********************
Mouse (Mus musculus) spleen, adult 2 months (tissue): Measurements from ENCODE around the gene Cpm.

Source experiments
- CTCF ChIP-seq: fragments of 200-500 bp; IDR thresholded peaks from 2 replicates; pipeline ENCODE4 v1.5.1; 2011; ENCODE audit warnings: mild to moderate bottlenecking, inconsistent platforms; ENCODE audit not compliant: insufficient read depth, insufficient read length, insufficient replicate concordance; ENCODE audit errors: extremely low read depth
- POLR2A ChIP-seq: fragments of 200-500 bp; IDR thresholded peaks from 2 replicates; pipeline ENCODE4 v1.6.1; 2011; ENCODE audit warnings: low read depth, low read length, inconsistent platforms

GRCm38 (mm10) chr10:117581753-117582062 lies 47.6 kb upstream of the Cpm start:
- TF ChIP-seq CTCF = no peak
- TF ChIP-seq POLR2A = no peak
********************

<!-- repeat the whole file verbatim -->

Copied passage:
Mouse (Mus musculus) spleen, adult 2 months (tissue): Measurements from ENCODE around the gene Cpm.

Source experiments
- CTCF ChIP-seq: fragments of 200-500 bp; IDR thresholded peaks from 2 replicates; pipeline ENCODE4 v1.5.1; 2011; ENCODE audit warnings: mild to moderate bottlenecking, inconsistent platforms; ENCODE audit not compliant: insufficient read depth, insufficient read length, insufficient replicate concordance; ENCODE audit errors: extremely low read depth
- POLR2A ChIP-seq: fragments of 200-500 bp; IDR thresholded peaks from 2 replicates; pipeline ENCODE4 v1.6.1; 2011; ENCODE audit warnings: low read depth, low read length, inconsistent platforms

GRCm38 (mm10) chr10:117581753-117582062 lies 47.6 kb upstream of the Cpm start:
- TF ChIP-seq CTCF = no peak
- TF ChIP-seq POLR2A = no peak